Great article on Being the Boss and Firing Employees

Discussion in 'Water Damage/Fire Restoration' started by aspenedelen, Jan 23, 2014.

  1. aspenedelen

    aspenedelen FatCat Player

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    Hardest part of being the boss: Firing people

    NEW YORK (CNNMoney)

    No question, firing people is hard. "It's the management duty I hate most," entrepreneur David Robins said. "But in a start-up, margins for error are so slim and time is so critical, sometimes you just don't have a choice."

    Robins speaks from experience. Cofounder of Binfire, which makes collaborative project-management software, Robins has let three key employees go since 2010 -- all within six months of their start dates.

    Delivering the bad news that an employee isn't working out is like ripping off a Band-Aid: It's best done quickly.

    "As soon as you know that someone is damaging the productivity of the team or preventing the company from reaching its goals, you must act, because the longer you wait, the harder it gets," Robins said.

    At Binfire, one of the departed was the chief technical officer, whose wife was also starting a company -- and depending on him to run crucial parts of it.

    "I told him we would need 100% of his time, and he assured me he was totally with us," recalled Robins. As it turned out, that wasn't so: The CTO missed crucial meetings, often showed up late, and "was always very tired."

    When Robins questioned him, the CTO admitted he was putting in long hours with his wife's company "as a fallback, in case Binfire didn't work out," Robins said. "I thought for two minutes, consulted one of our directors, and fired him. It was one of the most difficult things I ever did. But we couldn't afford less than his full attention."

    Nor could Binfire, like most start-ups, make do with employees who couldn't get along with coworkers and constantly disrupted their teams -- a description that fit Robins' other two fired employees.

    The trauma of firing the wrong employees made Robins change his approach to finding the right ones.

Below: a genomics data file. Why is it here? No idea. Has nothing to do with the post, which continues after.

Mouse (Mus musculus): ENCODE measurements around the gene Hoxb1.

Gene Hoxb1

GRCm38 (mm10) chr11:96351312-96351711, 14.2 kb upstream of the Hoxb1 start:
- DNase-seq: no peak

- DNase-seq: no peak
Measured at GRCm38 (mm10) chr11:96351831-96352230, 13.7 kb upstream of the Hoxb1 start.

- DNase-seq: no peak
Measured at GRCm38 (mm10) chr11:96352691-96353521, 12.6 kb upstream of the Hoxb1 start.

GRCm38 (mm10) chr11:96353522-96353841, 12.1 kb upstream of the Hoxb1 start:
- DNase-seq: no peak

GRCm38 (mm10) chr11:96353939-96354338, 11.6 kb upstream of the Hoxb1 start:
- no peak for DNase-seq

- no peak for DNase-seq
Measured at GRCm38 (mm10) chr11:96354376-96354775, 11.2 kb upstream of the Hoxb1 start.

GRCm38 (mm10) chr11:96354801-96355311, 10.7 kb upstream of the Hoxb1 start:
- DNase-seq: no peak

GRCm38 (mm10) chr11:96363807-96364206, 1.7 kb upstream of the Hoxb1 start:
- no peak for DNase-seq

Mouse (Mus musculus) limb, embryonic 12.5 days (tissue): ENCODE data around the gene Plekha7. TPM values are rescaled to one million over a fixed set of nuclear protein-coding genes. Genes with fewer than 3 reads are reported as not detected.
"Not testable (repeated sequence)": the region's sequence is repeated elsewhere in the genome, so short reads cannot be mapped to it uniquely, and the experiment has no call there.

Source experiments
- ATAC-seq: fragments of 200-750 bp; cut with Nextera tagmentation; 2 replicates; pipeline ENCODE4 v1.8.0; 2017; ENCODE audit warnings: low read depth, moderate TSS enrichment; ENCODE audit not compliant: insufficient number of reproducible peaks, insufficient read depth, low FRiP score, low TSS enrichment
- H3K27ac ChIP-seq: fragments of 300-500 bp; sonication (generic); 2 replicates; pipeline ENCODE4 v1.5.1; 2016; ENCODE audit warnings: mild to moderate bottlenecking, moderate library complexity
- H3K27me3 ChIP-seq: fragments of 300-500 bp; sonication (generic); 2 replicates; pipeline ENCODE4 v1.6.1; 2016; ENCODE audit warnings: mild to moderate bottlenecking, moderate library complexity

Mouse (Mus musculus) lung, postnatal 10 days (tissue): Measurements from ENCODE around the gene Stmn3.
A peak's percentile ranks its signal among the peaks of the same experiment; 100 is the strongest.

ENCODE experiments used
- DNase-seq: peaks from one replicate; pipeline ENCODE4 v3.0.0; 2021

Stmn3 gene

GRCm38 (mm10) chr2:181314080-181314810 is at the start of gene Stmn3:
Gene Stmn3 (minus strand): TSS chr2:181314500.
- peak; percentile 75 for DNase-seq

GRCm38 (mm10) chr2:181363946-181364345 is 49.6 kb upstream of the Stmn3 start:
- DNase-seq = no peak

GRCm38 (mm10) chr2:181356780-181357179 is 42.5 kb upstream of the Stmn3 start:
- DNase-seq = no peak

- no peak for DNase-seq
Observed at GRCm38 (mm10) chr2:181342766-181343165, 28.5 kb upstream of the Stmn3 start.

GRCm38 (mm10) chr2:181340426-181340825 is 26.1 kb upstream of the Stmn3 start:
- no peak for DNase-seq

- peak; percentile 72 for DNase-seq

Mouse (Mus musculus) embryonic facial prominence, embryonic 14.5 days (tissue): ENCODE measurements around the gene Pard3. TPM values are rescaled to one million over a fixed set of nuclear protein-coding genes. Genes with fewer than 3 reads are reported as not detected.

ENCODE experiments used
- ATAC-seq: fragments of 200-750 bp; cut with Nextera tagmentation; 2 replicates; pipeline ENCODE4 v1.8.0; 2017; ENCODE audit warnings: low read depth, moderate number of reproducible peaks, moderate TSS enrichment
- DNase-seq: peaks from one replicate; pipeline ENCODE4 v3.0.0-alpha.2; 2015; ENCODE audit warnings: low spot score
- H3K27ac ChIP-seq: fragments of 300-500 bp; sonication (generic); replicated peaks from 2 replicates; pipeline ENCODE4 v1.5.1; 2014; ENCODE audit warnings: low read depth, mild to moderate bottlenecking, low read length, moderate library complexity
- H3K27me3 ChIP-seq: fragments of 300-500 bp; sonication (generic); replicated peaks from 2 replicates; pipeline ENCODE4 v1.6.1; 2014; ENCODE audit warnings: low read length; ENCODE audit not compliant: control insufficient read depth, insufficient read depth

First, he says, the erstwhile CTO made him cautious about hiring friends.

    "Knowing someone outside of business makes you drop your guard, so that you don't dig hard enough," Robins said. "If I had not known him socially, I would have asked tougher questions -- and probably realized how involved he was in his wife's start-up."

    Robins has also changed how he evaluates candidates. He no longer interviews people by himself. Now, he wants to see potential hires in a group setting with prospective teammates, which he usually does over lunch.

    "People talk about work but also about all kinds of other things," Robins said. He pays close attention to how carefully the candidates listen. "Someone who is willing to listen to others, even if they disagree, tends to be a better team player."

    Robins also instituted a three- to six-month probationary period before hiring anyone full-time, with the understanding that the candidate and the company will try each other out and see how they get along.

    So far, his new three-part strategy is working. Of five candidates on probation in the past year, "everyone has 'passed'," Robins said. "I haven't had to fire anyone."

    By Anne Fisher, January 23, 2014:
     
  2. freemind

    freemind Syndicated FatCat Entreprenuer

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    Terminating someone should not be an emotional rollercoaster.

    It's just business.
     
  3. aspenedelen

    aspenedelen FatCat Player